No Time To Play

Weekly Links #135

by on Aug.28, 2016, under Miscellaneous, News

Hello, everyone. You might like to know that my new book Make Your Own Programming Language is now also on itch.io. This version isn’t as pretty, but it’s more printable, with fewer pages and no syntax highlighting. The content is otherwise identical, and you get the same file formats.

In actual news, Emily Short’s RPS column for this week is a presentation of Texture, the hot new authoring system for interactive fiction. And you know… it bothers me to no end that people sing the praise of Texture’s input system after bashing two-word parsers for decades. Because that’s what Texture did: it reinvented the two-word parser. Which of course is perfectly fine, but can we please acknowledge and address the issue?

On a rather different note, via Vintage Is the New Old here’s a story about someone remastering a ZX Spectrum game after a quarter century — a very instructive, if overly technical, look at history. More approachable is an article about the masters of Commodore 64 games, but the moral is the same: we’re truly blessed nowadays. Why did the hardware makers from decades ago have to make their systems so damn quirky? In retrospect, the quirkiness appears to go way beyond what was needed to squeeze more features out of that limited hardware…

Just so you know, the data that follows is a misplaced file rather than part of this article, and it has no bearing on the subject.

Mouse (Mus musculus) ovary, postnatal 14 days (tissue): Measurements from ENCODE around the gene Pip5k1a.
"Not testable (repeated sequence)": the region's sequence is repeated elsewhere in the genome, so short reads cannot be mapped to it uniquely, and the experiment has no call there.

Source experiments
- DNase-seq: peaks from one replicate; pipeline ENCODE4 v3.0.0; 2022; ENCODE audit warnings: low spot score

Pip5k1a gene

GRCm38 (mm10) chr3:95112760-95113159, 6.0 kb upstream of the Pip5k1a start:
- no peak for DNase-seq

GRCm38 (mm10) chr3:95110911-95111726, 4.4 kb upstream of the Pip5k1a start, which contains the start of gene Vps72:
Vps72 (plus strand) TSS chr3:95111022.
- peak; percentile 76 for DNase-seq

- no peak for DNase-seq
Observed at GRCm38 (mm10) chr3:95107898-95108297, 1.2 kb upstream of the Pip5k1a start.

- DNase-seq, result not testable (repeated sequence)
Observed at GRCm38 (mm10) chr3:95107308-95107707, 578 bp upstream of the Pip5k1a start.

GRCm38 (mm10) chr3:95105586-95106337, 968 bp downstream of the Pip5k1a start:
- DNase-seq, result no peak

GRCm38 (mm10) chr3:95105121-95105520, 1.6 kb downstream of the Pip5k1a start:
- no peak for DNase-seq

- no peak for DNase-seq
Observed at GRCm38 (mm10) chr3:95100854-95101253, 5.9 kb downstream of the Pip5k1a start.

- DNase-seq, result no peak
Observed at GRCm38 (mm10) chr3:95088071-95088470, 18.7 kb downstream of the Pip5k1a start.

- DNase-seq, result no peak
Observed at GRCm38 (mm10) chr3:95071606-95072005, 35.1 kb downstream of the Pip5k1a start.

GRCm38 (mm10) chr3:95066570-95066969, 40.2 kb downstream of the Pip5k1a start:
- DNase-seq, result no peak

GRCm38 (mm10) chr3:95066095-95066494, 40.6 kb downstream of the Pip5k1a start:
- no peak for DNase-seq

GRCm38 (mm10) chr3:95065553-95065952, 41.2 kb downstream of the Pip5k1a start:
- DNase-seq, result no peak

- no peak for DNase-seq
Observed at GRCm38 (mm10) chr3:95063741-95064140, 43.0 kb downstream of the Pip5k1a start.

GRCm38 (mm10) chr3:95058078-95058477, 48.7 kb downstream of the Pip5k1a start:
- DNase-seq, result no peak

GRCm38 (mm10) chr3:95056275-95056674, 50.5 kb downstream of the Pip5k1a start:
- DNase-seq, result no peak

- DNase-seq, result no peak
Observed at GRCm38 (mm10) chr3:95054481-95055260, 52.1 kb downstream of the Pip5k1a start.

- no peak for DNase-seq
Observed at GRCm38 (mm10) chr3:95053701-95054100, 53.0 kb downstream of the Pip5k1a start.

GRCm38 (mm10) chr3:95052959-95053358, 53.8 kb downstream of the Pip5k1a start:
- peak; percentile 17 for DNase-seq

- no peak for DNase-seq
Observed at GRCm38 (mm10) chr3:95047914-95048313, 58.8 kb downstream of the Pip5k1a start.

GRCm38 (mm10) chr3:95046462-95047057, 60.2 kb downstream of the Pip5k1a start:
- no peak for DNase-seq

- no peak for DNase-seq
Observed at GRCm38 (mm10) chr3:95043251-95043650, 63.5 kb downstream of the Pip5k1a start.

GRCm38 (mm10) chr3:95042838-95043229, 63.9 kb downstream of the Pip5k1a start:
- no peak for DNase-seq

I’ll end with Hardware Gaming 101’s brief overview of Thomas Was Alone, the strange indie platformer from a few years ago that proved there was a huge market for games not driven by technology, and opened the way for more recent successes in the same vein — a most welcome trend if you ask me.

Until next time, consider the lessons of the past.

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1 Comment for this entry

  • Emily Short

    I’d really disagree that Texture is a reinvention of the two-word parser, though. The major differences I see are

    a) discoverability: it’s easy to see what options are going to work, and guess-the-verb is not a concern. The two-word parser doesn’t offer this.

    b) de-systematization: a two-word parser implicitly promises to recognize every one of its verbs in every situation. (It often doesn’t do so in practice, but that contributes to user confusion.)

    Texture doesn’t do that — you have a different verb set, potentially, on every page, unless the author chooses to stick to a standard set. You could argue that that’s actually a worse design choice; I’d say that it’s a choice that suits Texture for a different style of work than a two-word parser.

    c) mobile-friendliness: you don’t have to type anything to operate Texture, which is one of the key ideas underlying its design. If you’re running on a PC, that probably doesn’t matter much, but I don’t especially enjoy playing parser games unless I have a full-sized physical keyboard available.

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